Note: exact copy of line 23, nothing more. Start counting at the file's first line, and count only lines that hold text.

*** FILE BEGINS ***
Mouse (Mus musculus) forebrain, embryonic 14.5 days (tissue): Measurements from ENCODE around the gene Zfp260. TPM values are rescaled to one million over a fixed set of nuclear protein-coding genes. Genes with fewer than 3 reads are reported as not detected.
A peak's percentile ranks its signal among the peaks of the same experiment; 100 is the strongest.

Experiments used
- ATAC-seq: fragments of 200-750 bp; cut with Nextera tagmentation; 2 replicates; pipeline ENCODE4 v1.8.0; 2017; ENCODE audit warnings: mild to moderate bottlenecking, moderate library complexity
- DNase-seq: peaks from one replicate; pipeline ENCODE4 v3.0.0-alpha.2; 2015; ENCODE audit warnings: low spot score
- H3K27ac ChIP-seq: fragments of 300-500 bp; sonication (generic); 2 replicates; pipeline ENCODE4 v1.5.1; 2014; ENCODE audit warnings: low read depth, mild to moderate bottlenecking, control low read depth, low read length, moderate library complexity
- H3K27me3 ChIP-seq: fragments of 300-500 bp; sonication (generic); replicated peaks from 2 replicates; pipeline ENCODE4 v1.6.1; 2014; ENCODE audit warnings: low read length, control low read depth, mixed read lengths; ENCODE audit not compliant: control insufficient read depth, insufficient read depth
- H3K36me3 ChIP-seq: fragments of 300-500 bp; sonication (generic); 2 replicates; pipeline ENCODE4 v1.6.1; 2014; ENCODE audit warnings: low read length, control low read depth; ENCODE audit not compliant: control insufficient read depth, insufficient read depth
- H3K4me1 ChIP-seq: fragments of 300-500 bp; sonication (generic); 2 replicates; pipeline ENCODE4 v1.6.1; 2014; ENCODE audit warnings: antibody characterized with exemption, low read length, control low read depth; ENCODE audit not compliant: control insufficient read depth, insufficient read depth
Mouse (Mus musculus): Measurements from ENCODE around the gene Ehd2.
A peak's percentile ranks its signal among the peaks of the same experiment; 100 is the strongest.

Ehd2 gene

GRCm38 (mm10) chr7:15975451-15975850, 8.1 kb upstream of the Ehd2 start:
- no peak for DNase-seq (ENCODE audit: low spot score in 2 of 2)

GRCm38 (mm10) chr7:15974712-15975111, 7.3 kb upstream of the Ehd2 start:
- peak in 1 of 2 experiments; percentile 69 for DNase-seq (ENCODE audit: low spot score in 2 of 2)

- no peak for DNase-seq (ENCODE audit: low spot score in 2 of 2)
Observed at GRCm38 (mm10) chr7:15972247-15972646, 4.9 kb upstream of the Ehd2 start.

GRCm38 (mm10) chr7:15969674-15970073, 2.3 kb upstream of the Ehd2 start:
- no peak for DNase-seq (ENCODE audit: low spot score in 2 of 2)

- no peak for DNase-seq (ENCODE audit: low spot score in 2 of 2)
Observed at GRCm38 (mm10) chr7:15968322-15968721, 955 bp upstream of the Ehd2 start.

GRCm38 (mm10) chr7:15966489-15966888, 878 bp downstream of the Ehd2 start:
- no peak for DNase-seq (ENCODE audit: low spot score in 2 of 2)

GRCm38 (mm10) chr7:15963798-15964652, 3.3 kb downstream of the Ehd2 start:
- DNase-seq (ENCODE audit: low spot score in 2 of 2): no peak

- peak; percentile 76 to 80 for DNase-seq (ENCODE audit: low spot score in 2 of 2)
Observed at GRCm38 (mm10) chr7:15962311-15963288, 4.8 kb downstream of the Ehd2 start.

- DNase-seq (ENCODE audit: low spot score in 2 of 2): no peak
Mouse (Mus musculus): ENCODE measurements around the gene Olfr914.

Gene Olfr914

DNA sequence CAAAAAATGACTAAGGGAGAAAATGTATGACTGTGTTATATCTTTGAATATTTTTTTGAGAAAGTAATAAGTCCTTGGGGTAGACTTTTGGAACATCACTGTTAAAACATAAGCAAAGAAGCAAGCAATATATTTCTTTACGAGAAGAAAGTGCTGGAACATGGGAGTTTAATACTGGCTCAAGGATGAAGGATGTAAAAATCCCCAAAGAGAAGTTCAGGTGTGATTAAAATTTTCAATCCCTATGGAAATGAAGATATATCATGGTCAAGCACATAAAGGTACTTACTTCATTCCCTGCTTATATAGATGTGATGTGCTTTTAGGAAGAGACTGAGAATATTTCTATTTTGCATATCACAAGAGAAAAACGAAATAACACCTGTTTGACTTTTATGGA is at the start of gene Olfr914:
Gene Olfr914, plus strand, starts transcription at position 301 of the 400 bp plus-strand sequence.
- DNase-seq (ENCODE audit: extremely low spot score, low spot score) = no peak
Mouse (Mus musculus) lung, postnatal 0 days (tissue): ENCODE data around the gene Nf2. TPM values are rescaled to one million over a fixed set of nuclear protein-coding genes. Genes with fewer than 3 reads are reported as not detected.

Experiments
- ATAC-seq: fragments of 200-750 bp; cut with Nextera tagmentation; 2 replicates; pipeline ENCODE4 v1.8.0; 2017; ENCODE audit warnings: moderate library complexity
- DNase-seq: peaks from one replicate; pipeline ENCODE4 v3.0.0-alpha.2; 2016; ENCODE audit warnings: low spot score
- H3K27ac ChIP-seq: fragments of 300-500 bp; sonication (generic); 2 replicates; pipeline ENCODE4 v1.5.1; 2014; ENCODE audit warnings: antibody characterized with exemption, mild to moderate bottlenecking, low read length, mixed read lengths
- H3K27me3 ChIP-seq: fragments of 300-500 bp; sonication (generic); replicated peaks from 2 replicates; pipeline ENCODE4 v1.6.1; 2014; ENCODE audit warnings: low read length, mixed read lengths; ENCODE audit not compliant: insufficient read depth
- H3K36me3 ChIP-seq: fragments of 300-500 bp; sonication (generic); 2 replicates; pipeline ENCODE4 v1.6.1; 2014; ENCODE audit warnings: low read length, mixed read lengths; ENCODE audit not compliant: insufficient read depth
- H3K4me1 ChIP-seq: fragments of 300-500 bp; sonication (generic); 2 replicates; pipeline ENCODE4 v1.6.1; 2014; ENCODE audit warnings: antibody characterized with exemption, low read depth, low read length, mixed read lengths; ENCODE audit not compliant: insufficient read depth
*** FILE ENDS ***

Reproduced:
GRCm38 (mm10) chr7:15966489-15966888, 878 bp downstream of the Ehd2 start: